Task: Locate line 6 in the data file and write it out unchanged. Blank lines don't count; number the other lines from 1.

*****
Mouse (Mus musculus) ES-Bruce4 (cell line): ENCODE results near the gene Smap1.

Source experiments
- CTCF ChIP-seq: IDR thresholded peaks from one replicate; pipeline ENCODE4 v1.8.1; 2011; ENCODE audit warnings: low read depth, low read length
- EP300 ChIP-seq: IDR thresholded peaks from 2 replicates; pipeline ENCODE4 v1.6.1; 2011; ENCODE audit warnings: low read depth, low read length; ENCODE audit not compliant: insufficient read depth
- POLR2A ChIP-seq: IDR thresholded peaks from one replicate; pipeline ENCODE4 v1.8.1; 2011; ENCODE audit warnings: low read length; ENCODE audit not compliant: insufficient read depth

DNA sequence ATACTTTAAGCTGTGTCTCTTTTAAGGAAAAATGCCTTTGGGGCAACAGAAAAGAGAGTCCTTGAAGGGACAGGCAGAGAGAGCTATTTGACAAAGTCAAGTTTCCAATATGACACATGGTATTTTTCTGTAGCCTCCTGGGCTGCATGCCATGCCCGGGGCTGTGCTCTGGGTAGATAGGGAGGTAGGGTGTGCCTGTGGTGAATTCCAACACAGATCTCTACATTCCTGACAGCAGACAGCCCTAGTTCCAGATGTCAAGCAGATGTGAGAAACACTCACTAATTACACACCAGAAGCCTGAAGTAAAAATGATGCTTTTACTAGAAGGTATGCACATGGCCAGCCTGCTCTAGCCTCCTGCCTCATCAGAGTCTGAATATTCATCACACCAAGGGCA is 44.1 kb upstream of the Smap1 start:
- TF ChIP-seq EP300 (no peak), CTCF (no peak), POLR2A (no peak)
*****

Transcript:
DNA sequence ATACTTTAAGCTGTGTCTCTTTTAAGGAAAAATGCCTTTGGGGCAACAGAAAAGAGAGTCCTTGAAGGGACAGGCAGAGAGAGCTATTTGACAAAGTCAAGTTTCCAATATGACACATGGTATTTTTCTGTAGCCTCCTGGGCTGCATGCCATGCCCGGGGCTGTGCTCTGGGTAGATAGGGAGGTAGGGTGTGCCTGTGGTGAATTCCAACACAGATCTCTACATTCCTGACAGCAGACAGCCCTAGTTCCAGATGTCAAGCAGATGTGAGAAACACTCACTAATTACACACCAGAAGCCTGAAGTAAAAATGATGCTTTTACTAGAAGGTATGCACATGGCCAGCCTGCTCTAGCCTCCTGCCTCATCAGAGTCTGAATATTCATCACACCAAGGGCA is 44.1 kb upstream of the Smap1 start: